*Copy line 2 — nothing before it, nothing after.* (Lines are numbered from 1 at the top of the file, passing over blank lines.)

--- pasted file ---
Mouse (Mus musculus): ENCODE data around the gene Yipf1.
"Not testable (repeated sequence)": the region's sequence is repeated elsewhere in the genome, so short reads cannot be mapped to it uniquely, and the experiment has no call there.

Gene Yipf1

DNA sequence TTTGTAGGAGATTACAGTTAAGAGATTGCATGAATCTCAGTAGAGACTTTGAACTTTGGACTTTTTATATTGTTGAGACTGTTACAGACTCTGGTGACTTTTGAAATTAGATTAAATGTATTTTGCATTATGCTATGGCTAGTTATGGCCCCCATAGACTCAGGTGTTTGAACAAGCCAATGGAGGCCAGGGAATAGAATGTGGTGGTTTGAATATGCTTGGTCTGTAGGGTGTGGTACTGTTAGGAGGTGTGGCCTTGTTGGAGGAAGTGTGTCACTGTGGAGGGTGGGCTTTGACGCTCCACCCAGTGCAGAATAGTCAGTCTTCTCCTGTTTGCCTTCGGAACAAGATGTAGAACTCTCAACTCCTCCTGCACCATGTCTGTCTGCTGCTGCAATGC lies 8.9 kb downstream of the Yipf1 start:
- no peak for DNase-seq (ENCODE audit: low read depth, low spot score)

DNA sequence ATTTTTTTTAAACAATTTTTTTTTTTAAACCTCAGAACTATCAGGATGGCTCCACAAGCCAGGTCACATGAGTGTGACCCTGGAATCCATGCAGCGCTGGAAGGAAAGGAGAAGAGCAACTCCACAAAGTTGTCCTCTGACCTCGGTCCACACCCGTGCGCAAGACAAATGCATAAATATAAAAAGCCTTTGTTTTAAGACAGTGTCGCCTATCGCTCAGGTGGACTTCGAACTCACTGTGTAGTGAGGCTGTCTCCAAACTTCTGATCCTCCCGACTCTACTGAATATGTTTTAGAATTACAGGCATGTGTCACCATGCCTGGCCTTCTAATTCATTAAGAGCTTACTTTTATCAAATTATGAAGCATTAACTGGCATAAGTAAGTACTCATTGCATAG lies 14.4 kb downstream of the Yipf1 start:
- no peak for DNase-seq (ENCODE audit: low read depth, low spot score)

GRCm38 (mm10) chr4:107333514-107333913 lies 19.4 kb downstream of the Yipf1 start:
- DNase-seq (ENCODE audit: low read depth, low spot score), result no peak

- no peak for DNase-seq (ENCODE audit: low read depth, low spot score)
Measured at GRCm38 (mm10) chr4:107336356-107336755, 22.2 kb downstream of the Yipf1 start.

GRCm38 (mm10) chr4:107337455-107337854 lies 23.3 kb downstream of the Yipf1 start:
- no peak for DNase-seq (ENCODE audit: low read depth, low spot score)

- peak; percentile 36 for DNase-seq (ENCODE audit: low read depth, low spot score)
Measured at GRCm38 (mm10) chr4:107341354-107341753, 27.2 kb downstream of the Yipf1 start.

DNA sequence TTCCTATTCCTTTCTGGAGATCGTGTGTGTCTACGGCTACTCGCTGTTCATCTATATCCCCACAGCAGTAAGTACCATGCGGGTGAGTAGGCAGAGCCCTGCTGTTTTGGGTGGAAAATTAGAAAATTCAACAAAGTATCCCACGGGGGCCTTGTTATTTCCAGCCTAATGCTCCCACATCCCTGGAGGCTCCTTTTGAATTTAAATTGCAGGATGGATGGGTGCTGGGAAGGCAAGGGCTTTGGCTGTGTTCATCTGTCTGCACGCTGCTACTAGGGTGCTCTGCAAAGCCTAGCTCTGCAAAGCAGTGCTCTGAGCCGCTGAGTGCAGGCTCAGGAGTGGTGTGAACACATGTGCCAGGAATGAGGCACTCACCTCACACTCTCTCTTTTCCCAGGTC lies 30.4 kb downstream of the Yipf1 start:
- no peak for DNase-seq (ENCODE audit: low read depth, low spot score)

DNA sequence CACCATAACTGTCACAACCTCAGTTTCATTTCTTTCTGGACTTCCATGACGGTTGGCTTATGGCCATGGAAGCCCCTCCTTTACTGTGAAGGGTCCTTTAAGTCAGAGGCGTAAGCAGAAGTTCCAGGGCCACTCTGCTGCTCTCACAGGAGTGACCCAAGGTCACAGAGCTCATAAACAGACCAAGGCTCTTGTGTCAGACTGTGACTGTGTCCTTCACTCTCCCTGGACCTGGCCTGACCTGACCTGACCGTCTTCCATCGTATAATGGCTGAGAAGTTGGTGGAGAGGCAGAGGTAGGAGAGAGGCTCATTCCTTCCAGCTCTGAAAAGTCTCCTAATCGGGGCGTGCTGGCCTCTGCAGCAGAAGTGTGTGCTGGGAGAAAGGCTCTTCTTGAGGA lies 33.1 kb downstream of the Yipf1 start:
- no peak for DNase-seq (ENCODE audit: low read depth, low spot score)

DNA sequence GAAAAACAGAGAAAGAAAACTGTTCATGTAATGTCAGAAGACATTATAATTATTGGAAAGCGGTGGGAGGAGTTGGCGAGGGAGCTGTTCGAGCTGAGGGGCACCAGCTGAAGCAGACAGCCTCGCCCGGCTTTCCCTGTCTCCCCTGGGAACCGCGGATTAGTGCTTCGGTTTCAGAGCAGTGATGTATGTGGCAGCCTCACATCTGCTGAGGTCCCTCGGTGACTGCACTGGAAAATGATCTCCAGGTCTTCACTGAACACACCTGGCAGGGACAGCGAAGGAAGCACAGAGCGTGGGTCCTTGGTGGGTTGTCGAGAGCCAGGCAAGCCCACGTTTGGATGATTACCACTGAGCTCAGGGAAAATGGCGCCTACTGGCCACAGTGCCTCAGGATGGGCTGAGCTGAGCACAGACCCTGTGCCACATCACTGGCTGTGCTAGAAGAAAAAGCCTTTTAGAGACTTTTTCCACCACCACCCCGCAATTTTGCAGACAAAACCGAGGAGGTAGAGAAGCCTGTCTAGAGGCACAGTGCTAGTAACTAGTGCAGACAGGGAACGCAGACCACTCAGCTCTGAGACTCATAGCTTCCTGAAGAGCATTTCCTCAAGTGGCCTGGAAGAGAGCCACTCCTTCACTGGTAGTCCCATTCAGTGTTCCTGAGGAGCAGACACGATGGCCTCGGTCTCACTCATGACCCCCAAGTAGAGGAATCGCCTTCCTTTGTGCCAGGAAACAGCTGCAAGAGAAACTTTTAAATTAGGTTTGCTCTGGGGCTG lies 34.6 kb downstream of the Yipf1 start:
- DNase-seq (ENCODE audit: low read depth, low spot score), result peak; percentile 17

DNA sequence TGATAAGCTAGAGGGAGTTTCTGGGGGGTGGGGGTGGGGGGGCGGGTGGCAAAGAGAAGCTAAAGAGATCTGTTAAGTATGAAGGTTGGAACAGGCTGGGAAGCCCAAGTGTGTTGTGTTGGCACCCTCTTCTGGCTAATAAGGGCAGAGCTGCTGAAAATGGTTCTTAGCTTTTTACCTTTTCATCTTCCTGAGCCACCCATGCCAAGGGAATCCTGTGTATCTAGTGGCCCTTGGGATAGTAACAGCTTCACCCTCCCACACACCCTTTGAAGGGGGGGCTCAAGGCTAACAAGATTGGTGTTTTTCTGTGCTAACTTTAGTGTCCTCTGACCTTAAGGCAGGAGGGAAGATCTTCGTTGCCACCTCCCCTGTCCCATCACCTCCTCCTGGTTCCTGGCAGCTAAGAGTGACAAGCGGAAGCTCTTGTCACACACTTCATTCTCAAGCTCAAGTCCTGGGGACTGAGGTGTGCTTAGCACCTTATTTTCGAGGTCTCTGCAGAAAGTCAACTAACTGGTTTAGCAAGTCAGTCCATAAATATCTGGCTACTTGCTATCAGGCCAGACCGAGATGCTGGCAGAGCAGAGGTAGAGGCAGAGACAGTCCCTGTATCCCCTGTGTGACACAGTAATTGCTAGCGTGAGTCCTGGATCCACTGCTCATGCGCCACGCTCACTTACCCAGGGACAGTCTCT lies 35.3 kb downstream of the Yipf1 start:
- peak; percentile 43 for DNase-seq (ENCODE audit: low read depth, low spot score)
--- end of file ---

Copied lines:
"Not testable (repeated sequence)": the region's sequence is repeated elsewhere in the genome, so short reads cannot be mapped to it uniquely, and the experiment has no call there.